Peter Stephenson, technology editor, SC Magazine
Peter Stephenson, technology editor, SC Magazine
This month is extraordinary. First we have the results of the first Security Innovators Throwdown, a competition held during the second annual SC World Congress in October of last year. Leading young companies presented their goals for newly developed technologies or services before a judging panel of experts in the field. The panel truly enjoyed listening to the companies give their pitches. These were interesting products that are likely to break new ground in our industry.

To accommodate the Throwdown, we had to re-think our two Group Test product categories for this month: email security and email content management. That turned out to be fairly easy. As we started to get submissions for these two product groups, it became evident that they are so close that they actually represent a single group. So that is how we treated them.

The result this month is a mish-mash of some very interesting reading. I know that you'll be as fascinated as I was when you look at some of the innovative approaches to information assurance that are included in the Throwdown section. These folks have looked at some tricky security problems and developed clever approaches to solving them. As you'll see, though, this is not a December Innovators Issue redux. This is just hard-core product stuff. More on that in the Throwdown section.

This issue is an example of where I see our industry sitting at the moment. I alluded to this in December, but it is even more obvious here. There are all sorts of unprecedented things happening in the information assurance marketplace. For example, closely allied functionalities that in the past were considered separate now are beginning to morph into single product types. We've seen that coming for a long time and we have seen the beginnings in obvious products, such as IDS and IPS with firewalls and other types of security gateways. But now we are starting to see more granularity.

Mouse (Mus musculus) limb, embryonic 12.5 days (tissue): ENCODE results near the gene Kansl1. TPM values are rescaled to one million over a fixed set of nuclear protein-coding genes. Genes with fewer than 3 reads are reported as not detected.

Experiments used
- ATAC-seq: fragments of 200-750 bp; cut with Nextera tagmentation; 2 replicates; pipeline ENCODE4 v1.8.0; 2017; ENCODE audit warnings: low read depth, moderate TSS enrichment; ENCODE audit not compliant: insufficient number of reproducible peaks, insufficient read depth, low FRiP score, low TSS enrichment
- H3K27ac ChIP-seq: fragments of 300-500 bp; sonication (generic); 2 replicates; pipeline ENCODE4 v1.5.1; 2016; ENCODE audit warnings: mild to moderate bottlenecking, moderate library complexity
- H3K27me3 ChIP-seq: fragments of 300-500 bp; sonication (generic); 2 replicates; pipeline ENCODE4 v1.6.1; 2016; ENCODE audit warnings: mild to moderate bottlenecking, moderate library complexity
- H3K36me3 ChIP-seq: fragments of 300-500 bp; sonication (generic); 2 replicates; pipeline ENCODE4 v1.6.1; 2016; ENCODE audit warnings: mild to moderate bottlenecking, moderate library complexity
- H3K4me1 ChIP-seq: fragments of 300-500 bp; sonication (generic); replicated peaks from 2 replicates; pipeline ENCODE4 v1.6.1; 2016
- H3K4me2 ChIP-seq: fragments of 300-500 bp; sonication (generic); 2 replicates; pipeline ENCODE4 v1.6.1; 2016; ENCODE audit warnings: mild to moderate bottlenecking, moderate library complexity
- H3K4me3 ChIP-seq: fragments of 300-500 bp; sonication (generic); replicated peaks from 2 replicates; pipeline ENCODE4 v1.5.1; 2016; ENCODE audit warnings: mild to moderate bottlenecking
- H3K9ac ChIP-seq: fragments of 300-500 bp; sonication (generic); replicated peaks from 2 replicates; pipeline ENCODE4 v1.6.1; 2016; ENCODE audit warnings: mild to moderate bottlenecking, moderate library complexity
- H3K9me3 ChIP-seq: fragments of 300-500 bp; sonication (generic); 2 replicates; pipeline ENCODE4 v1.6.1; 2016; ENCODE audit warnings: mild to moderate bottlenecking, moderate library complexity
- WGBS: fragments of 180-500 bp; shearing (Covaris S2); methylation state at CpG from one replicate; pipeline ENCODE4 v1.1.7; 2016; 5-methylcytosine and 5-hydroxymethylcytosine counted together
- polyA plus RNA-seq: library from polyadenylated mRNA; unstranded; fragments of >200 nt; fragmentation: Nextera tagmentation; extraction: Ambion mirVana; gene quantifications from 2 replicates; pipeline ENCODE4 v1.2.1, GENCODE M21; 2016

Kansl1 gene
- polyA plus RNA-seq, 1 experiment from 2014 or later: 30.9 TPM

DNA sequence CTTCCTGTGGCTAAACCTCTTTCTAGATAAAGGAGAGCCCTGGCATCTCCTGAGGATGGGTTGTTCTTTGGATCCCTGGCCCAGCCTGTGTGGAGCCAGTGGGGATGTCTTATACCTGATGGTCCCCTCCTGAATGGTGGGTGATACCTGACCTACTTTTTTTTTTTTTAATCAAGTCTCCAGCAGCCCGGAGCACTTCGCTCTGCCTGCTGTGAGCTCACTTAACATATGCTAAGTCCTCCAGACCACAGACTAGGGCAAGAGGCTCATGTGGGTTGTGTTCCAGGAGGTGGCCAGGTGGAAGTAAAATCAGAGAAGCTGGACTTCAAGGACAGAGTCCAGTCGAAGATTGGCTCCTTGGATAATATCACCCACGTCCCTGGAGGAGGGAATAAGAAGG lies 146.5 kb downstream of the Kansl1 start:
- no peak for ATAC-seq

The granularity, I think, is coming from several drivers. First, there is the old impetus of doing more with less. That started out as a financial consideration, but now it is as much about economy of network resources as it is about money. Another issue is simplicity. It is far easier to set up some sort of central policy and have it manage several different types of functionality than it is to create a unique policy for each security function on the enterprise. We are seeing this in the emerging area of universal gateways that go well beyond the typical UTM product.

When you thumb through this issue you will see what I am talking about, as well as challenges to my thesis. You will see examples of my crystal ball in the email security products and you will likely scratch your head when you read the Throwdown results and ask yourself, “How are any of these going to fit into a single multifunctional product?”

Well, we asked ourselves that many times over the past few years and I find that the industry tends to shape itself. One way is that technologies that start life as products become acquired and turn into embedded technology in other products, instead of extending their lives as the original individual products or services. Will that happen with this month's innovative products? Only time will answer that one. But for now, it certainly makes some fascinating reading!